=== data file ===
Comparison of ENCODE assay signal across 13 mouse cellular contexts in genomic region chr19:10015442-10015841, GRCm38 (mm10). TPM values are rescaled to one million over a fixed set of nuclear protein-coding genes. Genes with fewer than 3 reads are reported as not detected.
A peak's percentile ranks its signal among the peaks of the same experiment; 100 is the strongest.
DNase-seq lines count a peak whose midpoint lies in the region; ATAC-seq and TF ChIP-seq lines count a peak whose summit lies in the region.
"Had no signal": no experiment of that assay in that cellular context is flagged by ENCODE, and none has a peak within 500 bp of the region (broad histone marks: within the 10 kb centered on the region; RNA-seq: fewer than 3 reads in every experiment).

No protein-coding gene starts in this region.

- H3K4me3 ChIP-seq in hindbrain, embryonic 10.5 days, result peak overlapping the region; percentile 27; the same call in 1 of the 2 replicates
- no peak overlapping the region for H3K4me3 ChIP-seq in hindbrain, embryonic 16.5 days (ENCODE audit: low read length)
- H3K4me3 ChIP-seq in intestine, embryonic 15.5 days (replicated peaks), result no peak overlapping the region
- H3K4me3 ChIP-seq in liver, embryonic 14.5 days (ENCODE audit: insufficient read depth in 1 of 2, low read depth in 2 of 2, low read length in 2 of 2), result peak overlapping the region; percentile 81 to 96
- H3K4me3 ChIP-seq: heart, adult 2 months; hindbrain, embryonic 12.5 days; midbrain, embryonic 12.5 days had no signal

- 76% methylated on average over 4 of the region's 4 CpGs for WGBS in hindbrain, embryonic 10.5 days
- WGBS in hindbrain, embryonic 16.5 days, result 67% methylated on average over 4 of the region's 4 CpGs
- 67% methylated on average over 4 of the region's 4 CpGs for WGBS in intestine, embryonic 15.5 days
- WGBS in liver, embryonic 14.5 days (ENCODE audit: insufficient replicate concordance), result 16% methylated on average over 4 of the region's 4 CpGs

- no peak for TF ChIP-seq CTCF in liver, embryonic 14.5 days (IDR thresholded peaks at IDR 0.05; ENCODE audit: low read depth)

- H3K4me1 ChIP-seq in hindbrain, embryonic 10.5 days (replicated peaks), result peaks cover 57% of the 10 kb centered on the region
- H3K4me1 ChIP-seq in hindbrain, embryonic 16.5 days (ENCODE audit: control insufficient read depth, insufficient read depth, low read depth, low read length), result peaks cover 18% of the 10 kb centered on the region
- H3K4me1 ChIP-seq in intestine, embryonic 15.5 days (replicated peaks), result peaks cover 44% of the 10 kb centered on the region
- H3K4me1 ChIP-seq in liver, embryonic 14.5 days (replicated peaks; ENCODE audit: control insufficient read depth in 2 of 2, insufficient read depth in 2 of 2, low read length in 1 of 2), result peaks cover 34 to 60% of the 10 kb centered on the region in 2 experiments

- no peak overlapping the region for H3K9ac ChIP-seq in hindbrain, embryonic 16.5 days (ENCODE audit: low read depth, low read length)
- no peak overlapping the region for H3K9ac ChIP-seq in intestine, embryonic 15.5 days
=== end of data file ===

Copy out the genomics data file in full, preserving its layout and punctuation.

Comparison of ENCODE assay signal across 13 mouse cellular contexts in genomic region chr19:10015442-10015841, GRCm38 (mm10). TPM values are rescaled to one million over a fixed set of nuclear protein-coding genes. Genes with fewer than 3 reads are reported as not detected.
A peak's percentile ranks its signal among the peaks of the same experiment; 100 is the strongest.
DNase-seq lines count a peak whose midpoint lies in the region; ATAC-seq and TF ChIP-seq lines count a peak whose summit lies in the region.
"Had no signal": no experiment of that assay in that cellular context is flagged by ENCODE, and none has a peak within 500 bp of the region (broad histone marks: within the 10 kb centered on the region; RNA-seq: fewer than 3 reads in every experiment).

No protein-coding gene starts in this region.

- H3K4me3 ChIP-seq in hindbrain, embryonic 10.5 days, result peak overlapping the region; percentile 27; the same call in 1 of the 2 replicates
- no peak overlapping the region for H3K4me3 ChIP-seq in hindbrain, embryonic 16.5 days (ENCODE audit: low read length)
- H3K4me3 ChIP-seq in intestine, embryonic 15.5 days (replicated peaks), result no peak overlapping the region
- H3K4me3 ChIP-seq in liver, embryonic 14.5 days (ENCODE audit: insufficient read depth in 1 of 2, low read depth in 2 of 2, low read length in 2 of 2), result peak overlapping the region; percentile 81 to 96
- H3K4me3 ChIP-seq: heart, adult 2 months; hindbrain, embryonic 12.5 days; midbrain, embryonic 12.5 days had no signal

- 76% methylated on average over 4 of the region's 4 CpGs for WGBS in hindbrain, embryonic 10.5 days
- WGBS in hindbrain, embryonic 16.5 days, result 67% methylated on average over 4 of the region's 4 CpGs
- 67% methylated on average over 4 of the region's 4 CpGs for WGBS in intestine, embryonic 15.5 days
- WGBS in liver, embryonic 14.5 days (ENCODE audit: insufficient replicate concordance), result 16% methylated on average over 4 of the region's 4 CpGs

- no peak for TF ChIP-seq CTCF in liver, embryonic 14.5 days (IDR thresholded peaks at IDR 0.05; ENCODE audit: low read depth)

- H3K4me1 ChIP-seq in hindbrain, embryonic 10.5 days (replicated peaks), result peaks cover 57% of the 10 kb centered on the region
- H3K4me1 ChIP-seq in hindbrain, embryonic 16.5 days (ENCODE audit: control insufficient read depth, insufficient read depth, low read depth, low read length), result peaks cover 18% of the 10 kb centered on the region
- H3K4me1 ChIP-seq in intestine, embryonic 15.5 days (replicated peaks), result peaks cover 44% of the 10 kb centered on the region
- H3K4me1 ChIP-seq in liver, embryonic 14.5 days (replicated peaks; ENCODE audit: control insufficient read depth in 2 of 2, insufficient read depth in 2 of 2, low read length in 1 of 2), result peaks cover 34 to 60% of the 10 kb centered on the region in 2 experiments

- no peak overlapping the region for H3K9ac ChIP-seq in hindbrain, embryonic 16.5 days (ENCODE audit: low read depth, low read length)
- no peak overlapping the region for H3K9ac ChIP-seq in intestine, embryonic 15.5 days